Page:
Will he stay or will he go? There is no harm in reviewing the line of succession to the England manager's job from time to time, for strange things can happen. What if Sven Goran Eriksson were to fall foul of a Football Association board suddenly looking for an excuse to sack him, or if Chelsea needed a new man after ditching Jose Mourinho for failing to win his first Premiership match?
The essential qualities are judgement of players and a proven ability to weld the best ones into a winning team, backed up by experience of the world game at either club or international level. On that basis, Arsène Wenger is educated head and broad shoulders above most other candidates, and can also tick the boxes dealing with command of English and knowledge of the British game.
Coaching ability and media relations are other areas in which he scores highly, though both are overrated parts of the job; there will be no opportunity for serious coaching in two windy morning sessions before the World Cup ties in Cardiff or Belfast, which is why the title of head coach is a misnomer; and no press conference has ever won a football match.
Of all the foreign contenders, Wenger is also the one who has already come closest to winning over the public. Some Manchester United supporters may wish to be excepted, but even the most one-eyed among them have to acknowledge who it is that has deprived them of the championship in three of the past seven seasons.
Fabio Capello lacks language skills and a feel for Eng-lish football, and in any case is newly installed at Juventus; Ottmar Hitzfeld, the other for- eign candidate regularly trotted out, has just been sacked by Bayern Munich, which is hardly a recommendation. Luiz Felipe Scolari is building an impressive CV, but was hardly infallible at Euro 2004 and looks much better suited to a Latin culture than a British one; a man who will take a club in Spain or Italy next and not necessarily enjoy it. Nor have any of that latter group been helped by the ambiguity most people feel about Eriksson, who has been unable to justify the case for having a foreign manager per se.
So to the domestic list, in which the runners and riders tend to be too closely related to the most recent League tables. There is a flavour-of-the-month feel to Steve Bruce, for all his quietly unspectacular work at Birmingham, just as there once was to the claims of Gerry Francis, Peter Reid and Roy Hodgson. Charlton's Alan Curbishley must reluctantly be ruled out for lack of experience abroad and handling big players, though the FA have been shortsighted not to give him greater access.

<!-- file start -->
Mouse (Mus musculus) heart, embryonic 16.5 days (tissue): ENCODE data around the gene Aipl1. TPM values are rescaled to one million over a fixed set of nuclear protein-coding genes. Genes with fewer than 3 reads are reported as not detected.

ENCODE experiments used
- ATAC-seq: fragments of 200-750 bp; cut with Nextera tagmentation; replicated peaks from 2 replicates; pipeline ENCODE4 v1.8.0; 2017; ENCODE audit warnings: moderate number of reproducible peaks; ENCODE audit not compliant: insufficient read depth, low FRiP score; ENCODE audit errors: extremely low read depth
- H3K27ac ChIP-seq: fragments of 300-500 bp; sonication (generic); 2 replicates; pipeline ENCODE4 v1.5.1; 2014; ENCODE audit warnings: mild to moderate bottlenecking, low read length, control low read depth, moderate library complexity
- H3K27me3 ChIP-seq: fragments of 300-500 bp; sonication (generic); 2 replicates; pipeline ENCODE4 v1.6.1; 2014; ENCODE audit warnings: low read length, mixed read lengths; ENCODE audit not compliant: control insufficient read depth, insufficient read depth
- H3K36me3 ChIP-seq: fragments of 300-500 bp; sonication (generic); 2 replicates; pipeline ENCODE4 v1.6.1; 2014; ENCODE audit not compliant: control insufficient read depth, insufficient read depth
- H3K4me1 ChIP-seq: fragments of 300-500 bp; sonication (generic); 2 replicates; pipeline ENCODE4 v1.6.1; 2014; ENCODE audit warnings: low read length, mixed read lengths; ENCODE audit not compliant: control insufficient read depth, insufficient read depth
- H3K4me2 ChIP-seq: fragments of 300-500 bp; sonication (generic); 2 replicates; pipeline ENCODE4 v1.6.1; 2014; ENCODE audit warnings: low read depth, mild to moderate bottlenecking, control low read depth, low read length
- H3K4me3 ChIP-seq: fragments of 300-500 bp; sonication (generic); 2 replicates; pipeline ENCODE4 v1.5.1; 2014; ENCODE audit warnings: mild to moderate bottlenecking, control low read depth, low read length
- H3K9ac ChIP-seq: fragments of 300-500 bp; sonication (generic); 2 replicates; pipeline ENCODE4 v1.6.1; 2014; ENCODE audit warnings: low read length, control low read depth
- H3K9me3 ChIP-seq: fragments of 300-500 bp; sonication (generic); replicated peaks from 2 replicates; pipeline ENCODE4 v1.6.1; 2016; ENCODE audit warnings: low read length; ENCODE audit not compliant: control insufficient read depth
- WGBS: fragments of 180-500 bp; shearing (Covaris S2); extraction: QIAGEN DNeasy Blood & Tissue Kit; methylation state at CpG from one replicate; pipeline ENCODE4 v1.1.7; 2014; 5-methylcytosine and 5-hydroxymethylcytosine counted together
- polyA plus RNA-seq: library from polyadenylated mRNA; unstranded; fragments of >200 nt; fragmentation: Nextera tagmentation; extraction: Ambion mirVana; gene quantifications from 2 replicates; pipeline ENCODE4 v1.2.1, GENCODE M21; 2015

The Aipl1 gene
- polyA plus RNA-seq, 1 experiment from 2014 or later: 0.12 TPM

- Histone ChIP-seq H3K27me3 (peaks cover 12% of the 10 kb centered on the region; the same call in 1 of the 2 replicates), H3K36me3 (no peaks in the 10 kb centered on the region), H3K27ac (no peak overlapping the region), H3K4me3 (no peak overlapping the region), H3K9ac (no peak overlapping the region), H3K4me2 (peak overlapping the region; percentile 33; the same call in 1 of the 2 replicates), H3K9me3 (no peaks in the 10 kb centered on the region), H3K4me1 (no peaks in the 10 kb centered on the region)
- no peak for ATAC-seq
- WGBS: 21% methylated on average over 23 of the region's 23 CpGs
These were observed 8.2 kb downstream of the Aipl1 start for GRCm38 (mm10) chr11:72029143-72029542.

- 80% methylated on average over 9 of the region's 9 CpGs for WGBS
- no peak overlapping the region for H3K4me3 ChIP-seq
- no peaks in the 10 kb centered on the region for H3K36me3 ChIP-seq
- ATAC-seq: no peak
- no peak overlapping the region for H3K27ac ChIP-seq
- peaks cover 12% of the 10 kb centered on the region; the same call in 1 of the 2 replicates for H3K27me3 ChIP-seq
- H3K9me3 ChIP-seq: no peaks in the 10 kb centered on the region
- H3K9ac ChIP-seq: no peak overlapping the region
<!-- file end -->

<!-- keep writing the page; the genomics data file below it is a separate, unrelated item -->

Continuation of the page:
That sort of chance has gone to David Platt, who did not achieve enough with the Under-21 squad, and Peter Taylor, who did but was then mysteriously cast aside until returning a few weeks ago. In countries with a proper system of continuity (Sweden and the Czech Republic for instance) Taylor would by now be Eriksson's assistant and a strong candidate to succeed him when the time came.
Martin O'Neill would be too much of a maverick to attract strong support at Soho Square. So the understandable favour-ite is Steve McClaren, on the supposition that Wenger does not want the job while there is still a Champions' League to be won (and might not be keen even if that was achieved with Arsenal or Real Madrid). Furthermore, the FA's vice-chairman, David Dein, holds the same position at Highbury and is hardly likely to recommend moving him. McClaren has worked for England at the last two major tournaments, is respected by the FA and the players (whose four-man committee will be consulted on any appointment), and has produced a mid-table Middlesbrough side who may be about to step beyond dull efficiency - in other words a safe pair of hands for a World Cup qualifying campaign.
He is the likeliest lad, unless of course England go the way of the ailing superpowers Germany and Holland with their new appointments, Jürgen Klinsmann and Marco van Basten, both of whom undeniably scored a lot of fine goals for their country and will liven up the five-a-side games. By which bizarre process, step forward... Gary Lineker.
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